McCain Campaign Retrospective

by Rich Lowry

I wrote a piece for the new issue on the McCain campaign, focusing especially on the endgame and the fight over Palin. I know a lot of people are already sick of this stuff, but I wanted to talk to people in the campaign to satisfy my curiosity as much as anything else.


The split over Palin, of course, poisoned everything at the end. One of the dividing lines was between her communications team and the policy advisers. The communications team seemed to consider her a dolt, while the policy people—like Steve Biegun and Randy Scheunemann–were impressed with her and her potential. As one McCain aide told me, “It’s the difference between considering her someone who lacks knowledge and someone who is incompetent, and they [the communications aides] treated her as the latter.”


By many accounts, the relationship between Palin and the staff assigned by the campaign to travel with her on her plane was dysfunctional and even hostile from the beginning. “She would have been better served if she had asked a couple of people to be removed from her traveling staff,” says one McCain aide.


Some McCain loyalists think the Bushies assigned to Palin let her down and then turned on her. This is a representative quote from someone from McCain world holding that view: “Look, she wasn’t ready for this, obviously. Their job was to make her ready for this and they failed. So they unloaded on her. If they had an iota of loyalty to John McCain, they wouldn’t have done it.” 


The whole thing is sad, and murky. The phrases you hear over and over are “that’s a lie,” or “that’s bull—-.” People also often say of the finale of the campaign, “I was just trying to keep my head down.”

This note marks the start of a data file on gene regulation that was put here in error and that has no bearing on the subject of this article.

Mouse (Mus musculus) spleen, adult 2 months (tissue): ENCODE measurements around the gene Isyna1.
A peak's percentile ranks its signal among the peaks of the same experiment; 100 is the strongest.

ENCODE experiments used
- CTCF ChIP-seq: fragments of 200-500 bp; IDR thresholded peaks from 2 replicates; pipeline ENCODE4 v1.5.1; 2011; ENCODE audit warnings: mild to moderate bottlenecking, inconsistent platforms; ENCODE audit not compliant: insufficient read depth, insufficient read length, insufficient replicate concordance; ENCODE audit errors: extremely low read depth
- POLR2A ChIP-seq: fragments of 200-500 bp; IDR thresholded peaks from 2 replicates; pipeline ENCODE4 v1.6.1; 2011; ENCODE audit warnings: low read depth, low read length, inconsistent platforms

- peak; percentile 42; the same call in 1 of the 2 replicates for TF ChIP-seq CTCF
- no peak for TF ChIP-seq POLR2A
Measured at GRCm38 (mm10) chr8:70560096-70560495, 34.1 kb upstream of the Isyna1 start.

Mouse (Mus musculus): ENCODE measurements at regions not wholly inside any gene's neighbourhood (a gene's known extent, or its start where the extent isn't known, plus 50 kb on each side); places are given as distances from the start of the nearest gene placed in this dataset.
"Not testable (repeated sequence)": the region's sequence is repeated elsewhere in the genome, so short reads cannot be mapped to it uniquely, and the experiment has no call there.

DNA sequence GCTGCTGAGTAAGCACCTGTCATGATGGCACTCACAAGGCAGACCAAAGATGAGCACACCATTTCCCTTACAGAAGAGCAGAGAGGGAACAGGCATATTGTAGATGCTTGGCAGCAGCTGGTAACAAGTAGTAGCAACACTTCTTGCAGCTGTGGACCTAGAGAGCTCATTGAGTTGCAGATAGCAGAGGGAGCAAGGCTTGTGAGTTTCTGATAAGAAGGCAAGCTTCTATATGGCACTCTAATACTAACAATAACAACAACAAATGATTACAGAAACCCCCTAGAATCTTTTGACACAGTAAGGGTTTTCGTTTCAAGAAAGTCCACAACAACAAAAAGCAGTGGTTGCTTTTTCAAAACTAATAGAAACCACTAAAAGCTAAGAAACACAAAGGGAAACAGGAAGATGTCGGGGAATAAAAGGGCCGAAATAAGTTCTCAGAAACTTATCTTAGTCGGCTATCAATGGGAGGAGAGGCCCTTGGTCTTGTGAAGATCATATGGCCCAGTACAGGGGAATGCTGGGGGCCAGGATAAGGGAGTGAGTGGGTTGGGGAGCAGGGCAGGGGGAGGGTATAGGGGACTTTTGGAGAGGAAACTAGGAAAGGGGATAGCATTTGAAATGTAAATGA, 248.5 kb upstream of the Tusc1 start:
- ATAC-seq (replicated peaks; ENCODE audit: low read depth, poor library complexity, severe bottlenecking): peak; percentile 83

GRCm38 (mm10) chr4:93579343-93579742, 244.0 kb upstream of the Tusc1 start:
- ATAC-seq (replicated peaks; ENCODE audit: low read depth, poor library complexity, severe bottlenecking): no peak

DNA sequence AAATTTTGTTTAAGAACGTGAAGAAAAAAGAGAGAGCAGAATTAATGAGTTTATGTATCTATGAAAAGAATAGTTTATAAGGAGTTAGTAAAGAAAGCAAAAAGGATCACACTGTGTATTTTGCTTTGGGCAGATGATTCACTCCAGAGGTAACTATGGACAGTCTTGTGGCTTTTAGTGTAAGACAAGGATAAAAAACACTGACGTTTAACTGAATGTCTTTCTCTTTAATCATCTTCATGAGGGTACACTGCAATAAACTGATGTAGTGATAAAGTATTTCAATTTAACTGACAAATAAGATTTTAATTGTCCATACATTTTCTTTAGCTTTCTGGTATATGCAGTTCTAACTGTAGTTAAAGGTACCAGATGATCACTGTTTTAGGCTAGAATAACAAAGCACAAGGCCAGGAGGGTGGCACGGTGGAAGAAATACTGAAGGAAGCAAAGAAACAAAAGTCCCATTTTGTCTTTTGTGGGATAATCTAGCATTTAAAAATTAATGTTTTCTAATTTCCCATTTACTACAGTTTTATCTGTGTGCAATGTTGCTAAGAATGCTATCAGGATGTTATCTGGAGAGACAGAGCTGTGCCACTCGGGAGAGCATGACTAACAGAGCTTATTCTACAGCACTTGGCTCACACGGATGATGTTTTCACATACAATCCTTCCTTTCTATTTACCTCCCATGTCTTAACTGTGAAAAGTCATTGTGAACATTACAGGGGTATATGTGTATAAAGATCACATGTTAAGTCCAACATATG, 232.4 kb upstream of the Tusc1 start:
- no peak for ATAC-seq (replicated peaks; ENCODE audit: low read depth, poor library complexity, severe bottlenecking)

Anyway, more in the issue. Meanwhile, here is some material from my interview with campaign manager Rick Davis:

On McCain allegedly being upset by the “negativity” of his own campaign: “It was his campaign. Nothing ever happened that he didn’t want to happen.”

On the campaign supposedly being run by committee, which is what many McCain aides complain about in retrospect: “80 percent of it was Steve and I in consultation from the convention on.”

On the “Time” magazine interview where McCain was non-responsive, leading journalists to conclude he was unhappy with his own campaign: “He didn’t want to do that interview, he thought they were being jerks.”

On the Paulson plan initially going down in the House, after McCain had returned to Washington: “It was a bit crippling.”

On putting Palin out in big, hostile network interviews at the beginning: “Our assumption was people would not let us release her on Fox or local TV.”

On the Couric interview, which Davis says Palin thought would be softer because she was being interviewed by a woman: “She was under the impression the Couric thing was going to be easier than it was. Everyone’s guard was down for the Couric interview.”

On the clothes fiasco: “We flew her out from Alaska to Arizona to Ohio to introduce her to the world and take control of her life. She didn’t think ‘dress for the convention’, because it might have just been a nice day trip to Arizona if she didn’t click with John. Very little prep had been done and if it had, we might have gotten picked off by the press. We were under incredible scrutiny. We got her a gal from New York and we thought, ‘Let’s get some clothes for her and the family.’ It was a failure of management not to get better control and track of that. The right hand didn’t know what the left hand was doing, what it was worth or where it was going. No one knew how much that stuff was worth. It was more our responsibility than hers.”

On the zaniness surrounding Randy Scheunemann. For those not following it, Steve Schmidt has told people he was fired the last week of the campaign; Scheunemann says he wasn’t fired; others say Schmidt tried to fire him (at one point cutting off his e-mail) but was over-ruled by Davis. (Scheunemann’s offense was writing an email to Bill Kristol defending Palin and criticizing the handling of her.): “Schmidt never fired anybody and there was no overruling. Steve Schmidt never spoke to Randy in that period of time. Randy Scheunemann was not fired. His e-mail was cut off and put back on.”


On who was behind the leaks against Palin after the campaign: “Honestly, I have no idea. It’s the most juvenile thing I’ve ever seen. It’s inappropriate, uncalled for, and made me sad for our campaign.”

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